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Yesterday was a big day. Just over three-quarters of a year since the start of the pandemic, the inoculation process began in the U.S.
Wall Street analysts predict a significant haul for Pfizer and Moderna, anticipating the firms will earn a collective $32 billion from the vaccines in 2021 alone. Talk about a shot in the arm.
Morgan Stanley projects Pfizer will reap $19 billion in Covid-19 vaccine revenue in 2021. That blows away its best-selling product – a pneumonia vaccine that brought in $5.8 billion in sales last year.
And looking ahead, Morgan Stanley expects Pfizer to collect another $9.3 billion in revenue in 2022-23 as its vaccine rolls out worldwide.
Unlike Pfizer, an established pharmaceutical maven, Moderna’s Covid-19 vaccine put the company on the map. Moderna has never brought a drug to market and had just $60 million of revenue in 2019 (from grants and collaborations).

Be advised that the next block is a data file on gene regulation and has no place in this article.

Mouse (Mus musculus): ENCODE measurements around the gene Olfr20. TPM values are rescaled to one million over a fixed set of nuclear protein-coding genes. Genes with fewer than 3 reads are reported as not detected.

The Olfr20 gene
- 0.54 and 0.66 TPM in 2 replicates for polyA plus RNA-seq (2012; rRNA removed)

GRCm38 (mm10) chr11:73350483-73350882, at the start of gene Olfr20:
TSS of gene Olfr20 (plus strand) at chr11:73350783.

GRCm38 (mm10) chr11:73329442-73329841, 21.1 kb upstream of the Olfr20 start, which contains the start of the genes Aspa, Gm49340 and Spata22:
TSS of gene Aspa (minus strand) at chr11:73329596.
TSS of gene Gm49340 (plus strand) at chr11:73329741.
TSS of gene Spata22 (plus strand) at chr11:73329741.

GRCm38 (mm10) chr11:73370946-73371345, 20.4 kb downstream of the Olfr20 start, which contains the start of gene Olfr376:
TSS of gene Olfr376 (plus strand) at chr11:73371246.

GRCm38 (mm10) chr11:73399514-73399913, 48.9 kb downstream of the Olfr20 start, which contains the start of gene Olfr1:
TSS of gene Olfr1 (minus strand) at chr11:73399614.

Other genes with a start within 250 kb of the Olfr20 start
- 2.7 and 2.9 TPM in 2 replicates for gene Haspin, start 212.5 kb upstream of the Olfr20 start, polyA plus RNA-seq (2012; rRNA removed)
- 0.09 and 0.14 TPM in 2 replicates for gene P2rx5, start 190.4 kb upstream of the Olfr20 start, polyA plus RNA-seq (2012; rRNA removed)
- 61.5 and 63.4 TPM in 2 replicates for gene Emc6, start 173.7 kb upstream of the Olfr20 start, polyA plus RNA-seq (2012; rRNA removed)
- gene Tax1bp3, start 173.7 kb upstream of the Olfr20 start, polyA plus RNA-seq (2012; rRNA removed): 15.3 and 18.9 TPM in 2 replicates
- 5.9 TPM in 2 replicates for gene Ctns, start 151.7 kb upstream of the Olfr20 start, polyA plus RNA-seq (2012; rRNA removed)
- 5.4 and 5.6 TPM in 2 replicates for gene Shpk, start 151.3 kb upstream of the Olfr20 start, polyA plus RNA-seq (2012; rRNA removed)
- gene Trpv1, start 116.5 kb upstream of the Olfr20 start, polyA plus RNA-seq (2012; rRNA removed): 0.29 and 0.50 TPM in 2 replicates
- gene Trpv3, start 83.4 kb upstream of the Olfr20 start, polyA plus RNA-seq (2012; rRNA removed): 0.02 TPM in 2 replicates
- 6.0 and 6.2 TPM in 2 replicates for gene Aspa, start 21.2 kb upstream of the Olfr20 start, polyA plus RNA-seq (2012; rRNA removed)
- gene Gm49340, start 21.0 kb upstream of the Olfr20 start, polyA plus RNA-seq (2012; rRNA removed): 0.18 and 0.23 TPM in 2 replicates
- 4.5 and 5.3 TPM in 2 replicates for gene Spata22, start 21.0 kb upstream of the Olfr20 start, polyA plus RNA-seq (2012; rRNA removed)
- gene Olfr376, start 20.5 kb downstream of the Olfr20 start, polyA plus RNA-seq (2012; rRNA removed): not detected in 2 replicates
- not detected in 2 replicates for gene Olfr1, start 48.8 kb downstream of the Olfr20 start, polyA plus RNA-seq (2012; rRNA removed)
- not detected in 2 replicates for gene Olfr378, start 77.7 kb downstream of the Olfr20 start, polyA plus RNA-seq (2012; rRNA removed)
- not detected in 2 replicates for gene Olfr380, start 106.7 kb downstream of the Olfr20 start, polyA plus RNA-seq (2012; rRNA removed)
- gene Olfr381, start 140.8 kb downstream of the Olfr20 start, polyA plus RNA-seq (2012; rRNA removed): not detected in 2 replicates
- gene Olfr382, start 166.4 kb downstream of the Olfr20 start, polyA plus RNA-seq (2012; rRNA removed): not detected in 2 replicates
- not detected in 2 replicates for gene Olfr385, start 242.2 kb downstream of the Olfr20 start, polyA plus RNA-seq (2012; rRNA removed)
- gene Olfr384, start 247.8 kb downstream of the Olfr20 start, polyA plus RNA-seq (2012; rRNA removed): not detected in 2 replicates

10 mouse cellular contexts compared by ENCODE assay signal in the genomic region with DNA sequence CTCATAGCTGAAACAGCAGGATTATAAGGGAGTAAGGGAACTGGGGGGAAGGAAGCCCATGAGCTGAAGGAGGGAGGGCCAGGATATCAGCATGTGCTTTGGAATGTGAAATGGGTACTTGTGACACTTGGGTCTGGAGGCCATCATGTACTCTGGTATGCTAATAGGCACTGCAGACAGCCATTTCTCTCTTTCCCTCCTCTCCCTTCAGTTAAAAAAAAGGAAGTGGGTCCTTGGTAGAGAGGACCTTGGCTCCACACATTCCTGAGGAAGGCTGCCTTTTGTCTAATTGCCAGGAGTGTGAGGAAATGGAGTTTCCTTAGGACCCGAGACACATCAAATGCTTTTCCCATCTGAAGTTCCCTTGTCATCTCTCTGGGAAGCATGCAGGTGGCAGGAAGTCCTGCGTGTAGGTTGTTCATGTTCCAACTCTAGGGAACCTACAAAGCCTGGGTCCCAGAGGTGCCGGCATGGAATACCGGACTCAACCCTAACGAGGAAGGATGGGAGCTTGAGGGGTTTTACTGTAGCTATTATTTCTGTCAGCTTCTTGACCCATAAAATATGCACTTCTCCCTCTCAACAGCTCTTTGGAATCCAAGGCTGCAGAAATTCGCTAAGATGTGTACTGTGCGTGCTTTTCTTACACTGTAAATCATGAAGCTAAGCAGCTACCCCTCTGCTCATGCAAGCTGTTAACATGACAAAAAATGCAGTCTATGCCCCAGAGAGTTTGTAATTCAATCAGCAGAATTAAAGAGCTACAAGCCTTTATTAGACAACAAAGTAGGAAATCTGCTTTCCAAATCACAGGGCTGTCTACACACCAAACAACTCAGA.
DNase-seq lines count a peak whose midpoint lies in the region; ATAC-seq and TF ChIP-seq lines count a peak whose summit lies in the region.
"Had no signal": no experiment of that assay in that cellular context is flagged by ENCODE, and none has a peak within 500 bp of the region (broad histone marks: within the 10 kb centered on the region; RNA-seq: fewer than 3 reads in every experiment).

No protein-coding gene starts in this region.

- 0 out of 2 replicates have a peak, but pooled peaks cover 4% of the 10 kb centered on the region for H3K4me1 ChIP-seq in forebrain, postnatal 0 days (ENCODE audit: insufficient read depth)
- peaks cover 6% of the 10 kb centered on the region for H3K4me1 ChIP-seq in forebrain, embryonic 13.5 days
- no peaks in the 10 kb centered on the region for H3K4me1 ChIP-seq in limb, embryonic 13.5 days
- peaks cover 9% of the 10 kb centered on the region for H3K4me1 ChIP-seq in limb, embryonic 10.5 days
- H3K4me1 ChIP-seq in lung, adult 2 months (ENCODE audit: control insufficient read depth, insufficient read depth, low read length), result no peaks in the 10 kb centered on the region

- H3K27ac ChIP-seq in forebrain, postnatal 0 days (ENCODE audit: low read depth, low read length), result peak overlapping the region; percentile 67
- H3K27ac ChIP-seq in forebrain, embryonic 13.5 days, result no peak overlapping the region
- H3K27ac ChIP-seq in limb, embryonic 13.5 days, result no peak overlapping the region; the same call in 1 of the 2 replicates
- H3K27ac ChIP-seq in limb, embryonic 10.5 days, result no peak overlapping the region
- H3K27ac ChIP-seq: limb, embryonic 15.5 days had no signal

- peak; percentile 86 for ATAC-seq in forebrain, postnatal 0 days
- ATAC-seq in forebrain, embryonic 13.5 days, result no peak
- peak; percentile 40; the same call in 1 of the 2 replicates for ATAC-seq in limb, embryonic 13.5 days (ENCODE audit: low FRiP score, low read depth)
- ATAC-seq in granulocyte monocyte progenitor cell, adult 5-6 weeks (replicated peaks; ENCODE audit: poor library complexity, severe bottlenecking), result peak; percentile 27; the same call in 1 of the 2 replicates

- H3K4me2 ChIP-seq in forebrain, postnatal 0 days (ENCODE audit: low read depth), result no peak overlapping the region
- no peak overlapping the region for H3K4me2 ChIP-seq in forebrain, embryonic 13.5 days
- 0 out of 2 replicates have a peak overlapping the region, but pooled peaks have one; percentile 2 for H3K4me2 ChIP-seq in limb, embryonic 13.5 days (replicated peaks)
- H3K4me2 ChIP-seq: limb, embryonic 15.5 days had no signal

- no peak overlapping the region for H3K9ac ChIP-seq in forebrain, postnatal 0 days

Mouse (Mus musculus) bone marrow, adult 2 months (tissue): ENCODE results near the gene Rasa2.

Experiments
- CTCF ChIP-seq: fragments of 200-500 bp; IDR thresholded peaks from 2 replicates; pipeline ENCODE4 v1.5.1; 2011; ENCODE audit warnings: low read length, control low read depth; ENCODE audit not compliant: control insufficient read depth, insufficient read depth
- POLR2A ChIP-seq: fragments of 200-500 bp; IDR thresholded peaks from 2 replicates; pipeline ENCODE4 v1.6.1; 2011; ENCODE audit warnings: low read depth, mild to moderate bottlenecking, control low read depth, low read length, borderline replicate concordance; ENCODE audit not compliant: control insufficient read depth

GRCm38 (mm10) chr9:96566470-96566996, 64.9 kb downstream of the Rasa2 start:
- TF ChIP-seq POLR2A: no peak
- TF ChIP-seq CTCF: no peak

With its shot on the cusp of FDA approval and shares up almost 700% in 2020, Morgan Stanley says Moderna investors expect $10 to $15 billion of Covid-19 vaccine sales in each of the next two years.
Not everyone is over the moon about the economic spoils. Eli Zupnick of progressive watchdog Accountable.US called it “absolutely wrong” for drug companies to profit on vaccines “so heavily subsidized and supported by American taxpayers.”
- Moderna received $955 million in federal grants to support its vaccine development.
- Pfizer did not accept federal funding for the R&D of its vaccine, but struck a $1.95 billion advance purchase agreement with the U.S. government for 100 million doses.
Still, others defended the companies as enterprises that have invested heavily in building their technology platforms.
The Takeaway: Pfizer said its vaccine development has been “entirely self-funded, with billions of dollars already invested at risk."